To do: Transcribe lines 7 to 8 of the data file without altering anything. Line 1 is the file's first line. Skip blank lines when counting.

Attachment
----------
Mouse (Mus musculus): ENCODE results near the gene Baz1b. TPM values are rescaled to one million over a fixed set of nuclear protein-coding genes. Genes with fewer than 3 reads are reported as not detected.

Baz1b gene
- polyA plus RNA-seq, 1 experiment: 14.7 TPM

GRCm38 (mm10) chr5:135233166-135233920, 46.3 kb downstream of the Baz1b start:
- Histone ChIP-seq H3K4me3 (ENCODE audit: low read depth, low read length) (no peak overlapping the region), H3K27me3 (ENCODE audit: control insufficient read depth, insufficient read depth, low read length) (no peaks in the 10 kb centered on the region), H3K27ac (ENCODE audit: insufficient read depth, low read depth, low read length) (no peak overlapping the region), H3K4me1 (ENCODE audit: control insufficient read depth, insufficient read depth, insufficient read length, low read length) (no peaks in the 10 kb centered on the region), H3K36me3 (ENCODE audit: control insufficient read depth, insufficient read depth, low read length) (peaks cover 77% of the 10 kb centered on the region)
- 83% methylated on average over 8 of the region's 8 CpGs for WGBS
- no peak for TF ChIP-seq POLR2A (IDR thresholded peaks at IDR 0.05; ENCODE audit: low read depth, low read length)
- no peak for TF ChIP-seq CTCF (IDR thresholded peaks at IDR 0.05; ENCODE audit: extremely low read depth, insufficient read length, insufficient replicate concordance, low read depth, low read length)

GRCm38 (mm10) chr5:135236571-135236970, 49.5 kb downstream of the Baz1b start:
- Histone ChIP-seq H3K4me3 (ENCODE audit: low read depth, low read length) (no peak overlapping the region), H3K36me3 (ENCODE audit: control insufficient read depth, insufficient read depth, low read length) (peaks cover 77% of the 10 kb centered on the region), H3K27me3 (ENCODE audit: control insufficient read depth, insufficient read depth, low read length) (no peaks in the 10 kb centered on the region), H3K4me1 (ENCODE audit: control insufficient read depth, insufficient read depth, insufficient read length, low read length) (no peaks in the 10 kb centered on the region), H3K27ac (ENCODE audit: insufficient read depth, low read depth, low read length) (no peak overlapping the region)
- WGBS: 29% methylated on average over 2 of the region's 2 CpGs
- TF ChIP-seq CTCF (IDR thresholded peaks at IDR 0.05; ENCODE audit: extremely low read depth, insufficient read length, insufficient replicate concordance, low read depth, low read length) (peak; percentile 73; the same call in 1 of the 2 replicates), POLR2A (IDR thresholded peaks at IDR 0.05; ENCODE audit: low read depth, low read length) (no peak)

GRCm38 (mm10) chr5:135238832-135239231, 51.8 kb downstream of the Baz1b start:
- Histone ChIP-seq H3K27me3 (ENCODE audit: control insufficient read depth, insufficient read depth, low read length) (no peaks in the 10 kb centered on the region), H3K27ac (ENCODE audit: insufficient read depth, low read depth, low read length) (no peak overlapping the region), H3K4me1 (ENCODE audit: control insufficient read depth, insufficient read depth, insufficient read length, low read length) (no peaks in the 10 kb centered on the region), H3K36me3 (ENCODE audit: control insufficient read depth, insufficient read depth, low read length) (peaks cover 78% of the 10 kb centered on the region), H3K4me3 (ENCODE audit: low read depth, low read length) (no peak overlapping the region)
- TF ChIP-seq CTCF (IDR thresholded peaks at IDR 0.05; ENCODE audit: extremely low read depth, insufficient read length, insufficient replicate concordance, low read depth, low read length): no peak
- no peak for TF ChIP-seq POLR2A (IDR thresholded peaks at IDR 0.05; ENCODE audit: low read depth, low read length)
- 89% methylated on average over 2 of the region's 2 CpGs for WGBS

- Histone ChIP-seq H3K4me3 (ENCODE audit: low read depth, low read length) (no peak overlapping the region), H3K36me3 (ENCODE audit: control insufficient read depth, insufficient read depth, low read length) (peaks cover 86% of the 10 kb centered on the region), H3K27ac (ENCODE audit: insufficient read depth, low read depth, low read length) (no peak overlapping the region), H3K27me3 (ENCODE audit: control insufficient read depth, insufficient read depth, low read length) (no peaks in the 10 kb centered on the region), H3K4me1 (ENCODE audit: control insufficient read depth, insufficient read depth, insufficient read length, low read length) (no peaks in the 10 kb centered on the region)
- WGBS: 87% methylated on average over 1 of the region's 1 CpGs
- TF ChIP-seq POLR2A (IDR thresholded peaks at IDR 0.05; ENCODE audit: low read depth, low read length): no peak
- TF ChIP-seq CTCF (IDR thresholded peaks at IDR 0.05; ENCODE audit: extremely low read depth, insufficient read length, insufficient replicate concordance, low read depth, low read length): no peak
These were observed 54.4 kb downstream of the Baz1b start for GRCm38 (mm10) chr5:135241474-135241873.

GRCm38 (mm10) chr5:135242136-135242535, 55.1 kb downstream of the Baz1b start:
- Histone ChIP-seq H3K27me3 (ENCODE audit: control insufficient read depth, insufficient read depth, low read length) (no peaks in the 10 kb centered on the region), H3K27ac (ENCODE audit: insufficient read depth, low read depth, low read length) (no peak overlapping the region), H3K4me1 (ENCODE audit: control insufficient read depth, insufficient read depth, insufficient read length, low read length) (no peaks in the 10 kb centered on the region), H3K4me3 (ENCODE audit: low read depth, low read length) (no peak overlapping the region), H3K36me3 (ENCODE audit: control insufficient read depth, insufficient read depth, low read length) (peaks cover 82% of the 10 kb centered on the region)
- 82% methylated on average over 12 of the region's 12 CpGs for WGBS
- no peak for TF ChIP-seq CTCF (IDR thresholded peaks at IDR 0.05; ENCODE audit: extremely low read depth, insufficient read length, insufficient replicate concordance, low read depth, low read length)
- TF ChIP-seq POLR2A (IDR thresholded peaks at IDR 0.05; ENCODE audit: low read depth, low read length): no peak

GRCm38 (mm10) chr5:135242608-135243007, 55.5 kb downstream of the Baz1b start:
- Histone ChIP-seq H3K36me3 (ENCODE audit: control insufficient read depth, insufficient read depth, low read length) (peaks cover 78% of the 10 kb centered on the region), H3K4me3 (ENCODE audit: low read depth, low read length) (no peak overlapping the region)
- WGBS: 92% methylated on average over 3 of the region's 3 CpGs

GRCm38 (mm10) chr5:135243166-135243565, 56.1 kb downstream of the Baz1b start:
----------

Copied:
- no peak for TF ChIP-seq POLR2A (IDR thresholded peaks at IDR 0.05; ENCODE audit: low read depth, low read length)
- no peak for TF ChIP-seq CTCF (IDR thresholded peaks at IDR 0.05; ENCODE audit: extremely low read depth, insufficient read length, insufficient replicate concordance, low read depth, low read length)